[Edward Augustus, Duke of Kent, son George III, father of Queen Victoria.] Two Secretarial Letters, both with Autograph Signature 'Edward', to Sir Thomas Strange, Chief Justice of Madras, recommending Richard Dodson Jebb and Sir Theophilus Pritzler.

Edward Augustus, Duke of Kent and Strathearn (1767-1820), son of George III, father of Queen Victoria [Sir Thomas Strange (1756-1841); Richard Jebb; Sir Theophilus Pritzler; Sir Frederick Wetherall]
Publication details: 
Both from Kensington Palace. 3 February 1812 and 31 January 1815.
SKU: 21554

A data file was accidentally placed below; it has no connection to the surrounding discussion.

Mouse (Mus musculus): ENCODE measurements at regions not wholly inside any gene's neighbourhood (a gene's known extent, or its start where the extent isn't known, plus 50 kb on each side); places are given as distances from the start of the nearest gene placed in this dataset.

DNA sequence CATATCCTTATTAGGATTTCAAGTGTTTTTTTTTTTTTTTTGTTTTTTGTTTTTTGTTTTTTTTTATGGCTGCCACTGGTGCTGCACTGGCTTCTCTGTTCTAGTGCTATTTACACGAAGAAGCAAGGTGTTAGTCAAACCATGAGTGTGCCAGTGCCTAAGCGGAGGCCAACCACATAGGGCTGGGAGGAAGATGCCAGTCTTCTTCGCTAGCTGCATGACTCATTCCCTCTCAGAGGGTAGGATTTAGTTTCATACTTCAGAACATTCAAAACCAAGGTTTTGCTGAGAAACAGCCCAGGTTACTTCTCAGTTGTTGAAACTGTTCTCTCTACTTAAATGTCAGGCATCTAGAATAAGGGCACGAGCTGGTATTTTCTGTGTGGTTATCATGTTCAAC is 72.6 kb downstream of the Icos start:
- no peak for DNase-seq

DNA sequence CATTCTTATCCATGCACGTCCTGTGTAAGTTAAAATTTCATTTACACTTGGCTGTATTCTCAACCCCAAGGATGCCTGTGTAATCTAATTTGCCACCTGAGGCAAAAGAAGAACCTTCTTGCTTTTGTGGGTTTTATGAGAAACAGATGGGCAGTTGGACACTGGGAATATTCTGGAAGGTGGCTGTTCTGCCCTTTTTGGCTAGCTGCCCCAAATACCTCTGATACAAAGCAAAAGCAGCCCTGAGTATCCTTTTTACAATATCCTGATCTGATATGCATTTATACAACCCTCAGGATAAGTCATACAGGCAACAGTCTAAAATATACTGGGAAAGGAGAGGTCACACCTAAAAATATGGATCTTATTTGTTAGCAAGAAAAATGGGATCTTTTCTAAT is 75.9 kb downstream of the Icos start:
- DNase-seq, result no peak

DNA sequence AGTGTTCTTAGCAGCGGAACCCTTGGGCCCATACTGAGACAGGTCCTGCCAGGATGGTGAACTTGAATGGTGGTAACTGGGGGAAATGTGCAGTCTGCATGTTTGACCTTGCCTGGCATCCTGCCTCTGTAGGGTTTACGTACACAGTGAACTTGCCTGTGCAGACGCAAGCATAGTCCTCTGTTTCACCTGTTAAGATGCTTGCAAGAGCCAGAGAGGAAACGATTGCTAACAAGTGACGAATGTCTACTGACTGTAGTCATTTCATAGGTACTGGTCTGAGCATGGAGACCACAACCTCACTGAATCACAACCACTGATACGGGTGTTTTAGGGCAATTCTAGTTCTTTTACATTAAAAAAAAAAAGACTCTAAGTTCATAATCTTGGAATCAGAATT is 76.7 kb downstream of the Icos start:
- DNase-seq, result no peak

Both items in good condition, lightly aged, attached together at one corner with thread. The two written by different secretaries. Both addressed to 'Dear Sir Thomas'. The second letter addressed to Strange at Madras. ONE: Kensington Palace; 3 February 1812. 4to, 4pp. Although many years have passed since their last meeting, he trusts that Strange 'will not forget that friend of our lives, when we became known to each other at Halifax, and when I flatter myself I had the good fortune of being numbered amongst your friends'. The letter is to introduce to Strange's notice 'a most worthy and reputable Gentleman of the name of Jebb, Doctor of Laws of the University of Oxford, who has recently obtained the [?] of the Court of Directors to proceed to Madras for the purpose of the practicing as an Advocate'. The letter proceeds to praise Jebb's 'manner talents and acquirements'. TWO: Kensington Palace; 31 January 1815. Bifolium, addressed on reverse of second leaf with a good impression of the Duke's seal in red wax. 2pp, 4to. A letter of introduction and recommendation for his 'friend Colonel Pritzler of the 22nd. light dragoons' [Sir Theophilus Pritzler (c.1777-1839), for whom see the Oxford DNB], 'a most amiable Gentlemanlike character'. The Duke also takes the opportunity to thank Strange for 'the friendship you have shewn to that worthy character Doctor Jebb', adding that he is 'delighted to think, that, while his prospects are so good, thanks to your Kindness, his conduct has been such as to secure him your friendship'. He is also pleased that Jebb's sister-in-law has 'formed so good a matrimonial connexion'. The letter concludes with a discussion of 'my old friend Lieut. General Wetherall [General Sir Frederick Augustus Wetherall (1754-1842), see Oxford DNB] who is now at the Head of my Household' and 'Miss Johnsons marriage'. Wetherall is 'a most worthy man, a most excellent Soldier, and the best of Fathers', but the Duke fears 'he has a few Hibernian habits still about him, that would not induce me to recommend him, particularly as a Husband to the choice of any Lady, in whose I was interested'. From the distinguished autograph collection of the psychiatrist Richard Alfred Hunter (1923-1981), whose collection of 7000 works relating to psychiatry is now in Cambridge University Library. Hunter and his mother Ida Macalpine had a particular interest in the illness of King George III, and their book 'George III and the Mad Business' (1969) suggested the diagnosis of porphyria popularised by Alan Bennett in his play 'The Madness of George III'.